BV Doshi wins prestigious Pritzker prize

In a resounding slap in the face of religious bigots across India, this year’s Pritzker prize has gone to Balkrishna Vithaldas Doshi, one of India’s best known and most celebrated architects, who was previously targeted by right wing goons for his friendship with artist Maqbool Fida Husain. In 1996 Bajrang Dal members had broken into the Husain-Doshi Gufa, a gallery of experimental art designed as a collaboration between the artist and the architect, in Ahmedabad, and destroyed 27 of Husain’s paintings and many tapestries.

BV Doshi
The goons claimed the attack was their retaliation against Husain’s painting of a Hindu goddess. Not one member of the BJP had then raised their voice against this wanton destruction of art. But now that Doshi has been conferred what is often regarded as the highest honour in the world of architecture, Prime Minister Modi himself tweeted a congratulatory message saying:

The Politics of Architecture in India
Interestingly, the BJP has never shown any interest in encouraging artists, designers and architects. It was in fact, India’s first Prime Minister Pt. Jawaharlal Nehru, the man the BJP loves to blame for all Indian failures, who encouraged international maestros like Le CorbusierLouis KahnAnant Raje, Charles and Ray Eames etc. to come to India and enrich India with the Bauhaus and industrial design achievements of Europe. It was because of this that Ahmedabad had become the hub of modern architecture, art, design and science during the lifetime of Nehru and his friends like Vikram Sarabhai and Homi Bhabha. It was Indira Gandhi who took interest in the construction of the eponymous Nehru Pavilion and Hall of Nations at Pragati Maidan.
The BJP however was in power when the iconic Hall of Nations was demolished by the Indian Trade Promotion Organization (ITPO) in a clandestine overnight operation in April 2017, even as a case against its demolition was still pending before the Delhi High Court. The Hall of Nations was the world’s first and largest-span space-frame structure built in reinforced concrete. It was inaugurated in 1972 to commemorate twenty-five years of Indian independence. It stood alongside four other Halls of Industries, all of which were demolished in the demolition drive. The iconic buildings were designed by another highly respected architect, Raj Rewal who called the demolition ‘an act of outrage’ given how the next hearing in the case was just three days away. The ITPO is the Ministry of Commerce’s trade promotion body. In fact, it was the Cabinet Committee on Economic Affairs, chaired by PM Modi that approved the redevelopment plan for Pragati Maidan in January 2017.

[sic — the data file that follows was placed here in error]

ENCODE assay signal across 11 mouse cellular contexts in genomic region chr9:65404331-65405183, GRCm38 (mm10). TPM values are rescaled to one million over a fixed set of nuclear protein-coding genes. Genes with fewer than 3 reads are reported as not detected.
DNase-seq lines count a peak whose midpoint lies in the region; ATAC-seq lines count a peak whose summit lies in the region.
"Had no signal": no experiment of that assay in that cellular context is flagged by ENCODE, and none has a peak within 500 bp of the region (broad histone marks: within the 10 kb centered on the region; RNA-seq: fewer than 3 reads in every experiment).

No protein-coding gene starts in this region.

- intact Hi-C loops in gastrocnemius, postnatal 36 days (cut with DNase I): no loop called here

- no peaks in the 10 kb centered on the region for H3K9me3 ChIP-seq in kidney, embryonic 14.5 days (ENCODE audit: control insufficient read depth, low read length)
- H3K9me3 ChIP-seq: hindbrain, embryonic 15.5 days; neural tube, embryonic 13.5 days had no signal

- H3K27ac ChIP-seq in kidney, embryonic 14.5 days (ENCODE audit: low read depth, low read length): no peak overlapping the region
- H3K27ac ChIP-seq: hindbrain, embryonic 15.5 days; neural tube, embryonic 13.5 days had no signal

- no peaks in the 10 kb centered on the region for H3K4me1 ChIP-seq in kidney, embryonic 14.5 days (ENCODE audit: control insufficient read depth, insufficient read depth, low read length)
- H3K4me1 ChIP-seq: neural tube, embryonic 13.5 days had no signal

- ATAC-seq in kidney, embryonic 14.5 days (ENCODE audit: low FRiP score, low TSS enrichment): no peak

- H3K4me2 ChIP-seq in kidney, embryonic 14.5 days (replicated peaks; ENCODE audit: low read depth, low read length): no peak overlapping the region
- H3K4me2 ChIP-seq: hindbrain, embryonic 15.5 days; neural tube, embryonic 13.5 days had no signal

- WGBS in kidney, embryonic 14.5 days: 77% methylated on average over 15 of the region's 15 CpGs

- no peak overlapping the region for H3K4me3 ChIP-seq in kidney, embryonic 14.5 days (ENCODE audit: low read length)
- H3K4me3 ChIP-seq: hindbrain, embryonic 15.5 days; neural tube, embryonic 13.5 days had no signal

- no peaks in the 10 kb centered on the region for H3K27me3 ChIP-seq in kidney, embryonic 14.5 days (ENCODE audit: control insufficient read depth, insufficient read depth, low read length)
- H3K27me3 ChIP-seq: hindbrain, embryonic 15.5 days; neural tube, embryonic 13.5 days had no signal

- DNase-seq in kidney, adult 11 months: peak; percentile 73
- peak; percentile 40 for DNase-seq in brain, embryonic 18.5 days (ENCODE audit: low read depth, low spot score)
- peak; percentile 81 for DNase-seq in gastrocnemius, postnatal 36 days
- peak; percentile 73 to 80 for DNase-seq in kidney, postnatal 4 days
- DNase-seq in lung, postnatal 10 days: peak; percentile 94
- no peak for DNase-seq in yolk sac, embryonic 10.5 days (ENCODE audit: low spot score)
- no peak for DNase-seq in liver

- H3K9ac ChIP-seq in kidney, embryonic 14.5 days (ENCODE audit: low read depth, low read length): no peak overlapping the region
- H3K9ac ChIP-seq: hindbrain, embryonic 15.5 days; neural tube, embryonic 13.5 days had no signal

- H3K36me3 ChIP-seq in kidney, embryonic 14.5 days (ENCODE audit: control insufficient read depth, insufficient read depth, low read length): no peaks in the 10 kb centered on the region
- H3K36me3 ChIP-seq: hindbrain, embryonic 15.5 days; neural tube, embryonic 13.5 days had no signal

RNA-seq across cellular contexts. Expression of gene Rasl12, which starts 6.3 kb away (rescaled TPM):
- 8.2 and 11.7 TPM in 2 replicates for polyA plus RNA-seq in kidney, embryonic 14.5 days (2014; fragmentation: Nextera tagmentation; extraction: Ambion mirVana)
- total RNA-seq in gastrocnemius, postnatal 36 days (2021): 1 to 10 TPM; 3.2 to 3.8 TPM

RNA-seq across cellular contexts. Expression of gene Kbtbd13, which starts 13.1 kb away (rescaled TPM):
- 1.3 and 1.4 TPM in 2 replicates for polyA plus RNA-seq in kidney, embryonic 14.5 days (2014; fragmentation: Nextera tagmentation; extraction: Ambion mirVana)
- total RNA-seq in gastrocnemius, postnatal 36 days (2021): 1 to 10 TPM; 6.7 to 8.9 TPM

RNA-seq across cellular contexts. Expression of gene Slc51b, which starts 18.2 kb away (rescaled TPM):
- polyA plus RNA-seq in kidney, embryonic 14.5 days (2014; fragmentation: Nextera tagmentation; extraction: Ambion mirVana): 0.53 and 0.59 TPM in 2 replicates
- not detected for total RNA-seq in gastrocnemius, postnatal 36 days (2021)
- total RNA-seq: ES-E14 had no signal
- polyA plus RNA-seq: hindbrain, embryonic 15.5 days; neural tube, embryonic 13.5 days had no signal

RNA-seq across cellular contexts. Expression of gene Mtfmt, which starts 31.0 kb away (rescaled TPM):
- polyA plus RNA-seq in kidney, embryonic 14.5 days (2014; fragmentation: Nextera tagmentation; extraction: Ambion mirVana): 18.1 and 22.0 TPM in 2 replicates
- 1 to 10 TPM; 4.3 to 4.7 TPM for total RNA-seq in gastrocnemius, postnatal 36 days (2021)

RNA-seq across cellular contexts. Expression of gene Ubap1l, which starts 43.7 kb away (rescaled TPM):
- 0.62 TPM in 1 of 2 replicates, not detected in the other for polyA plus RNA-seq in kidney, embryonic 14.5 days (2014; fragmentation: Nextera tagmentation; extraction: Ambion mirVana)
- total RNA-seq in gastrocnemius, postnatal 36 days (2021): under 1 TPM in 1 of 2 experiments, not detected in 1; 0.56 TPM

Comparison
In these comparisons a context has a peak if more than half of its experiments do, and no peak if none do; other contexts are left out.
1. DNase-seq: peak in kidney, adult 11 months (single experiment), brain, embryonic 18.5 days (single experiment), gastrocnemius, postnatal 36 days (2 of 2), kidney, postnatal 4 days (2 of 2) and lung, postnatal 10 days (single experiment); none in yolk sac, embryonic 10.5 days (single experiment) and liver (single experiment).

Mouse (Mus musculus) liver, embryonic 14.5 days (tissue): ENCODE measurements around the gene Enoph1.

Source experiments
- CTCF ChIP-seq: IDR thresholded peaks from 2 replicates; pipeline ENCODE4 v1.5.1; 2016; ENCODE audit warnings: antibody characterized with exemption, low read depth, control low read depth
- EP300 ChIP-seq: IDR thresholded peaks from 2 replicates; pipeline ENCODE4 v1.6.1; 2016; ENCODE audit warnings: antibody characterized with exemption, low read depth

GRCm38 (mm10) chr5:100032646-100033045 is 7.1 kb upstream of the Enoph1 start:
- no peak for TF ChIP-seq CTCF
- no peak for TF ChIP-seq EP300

Doshi’s Architecture and Signature Style
Doshi’s approach to architecture involved ways to merge rustic Indian life with modern infrastructure keeping in mind local climate and culture. He believed in designing spaces based on human interaction. This is best reflected in his design for Aranya Nagar, a low income neighbourhood near Indore, where it is evident that a lot of thought has gone into creating a home that has at its heart the people who live in it. His architecture shows respect for its inhabitants and their traditional way of life. Infact, Aranya Nagar’s architectural planning and design won Doshi the Aga Khan award. Doshi’s work also involves heritage conservation and an emphasis on eco-friendly techniques. He is an urbanist and focuses on created structures best suited to the needs of the people who use them, all the while ensuring innovation and maintaining aesthetics sense.

Early life and career
Doshi was born in Pune in 1927. He dropped out of Mumbai’s JJ School of Art and headed to London where he worked as a draftsman while completing his Royal Institute of British Architects (RIBA) exams. After meeting Le Corbusier Doshi moved to his Paris atelier where he worked for many years before moving back to India to work on Le Corbusier’s projects in Chandigarh and Ahmedabad.
During his long career Doshi has designed over 100 buildings but he is best known for some of India’s most iconic ones like the Husain-Doshi Gufa Art Gallery in Ahmedabad, the Center for Planning and Technology (CEPT) University building in Ahmedabad, IIM Bangalore, National Institute of Fashion Technology, Aranya Nagar Low Income Housing area in Indore, Diamond Bourse, Tagore Memorial Hall in Ahmedabad and the eco-friendly IFFCO Township in Kalol. In fact, the design for Aranya Nagar won him the prestigious Aga Khan award.

Awards and recognition
The French Gold Medal, Padma Shree, Chicago Architecture Award, G. B. Mhatre Award and the Madhav Achwal Award bestowed by the Indian Institute of Architects, Great Master’s Award, Golden Architect Award, and awards from various countries including South Africa, Mexico, Bulgaria, and early in his career a Graham Foundation Fellowship. The 90 year old is the oldest winner of the USD 1,00,000 Pritzker prize.



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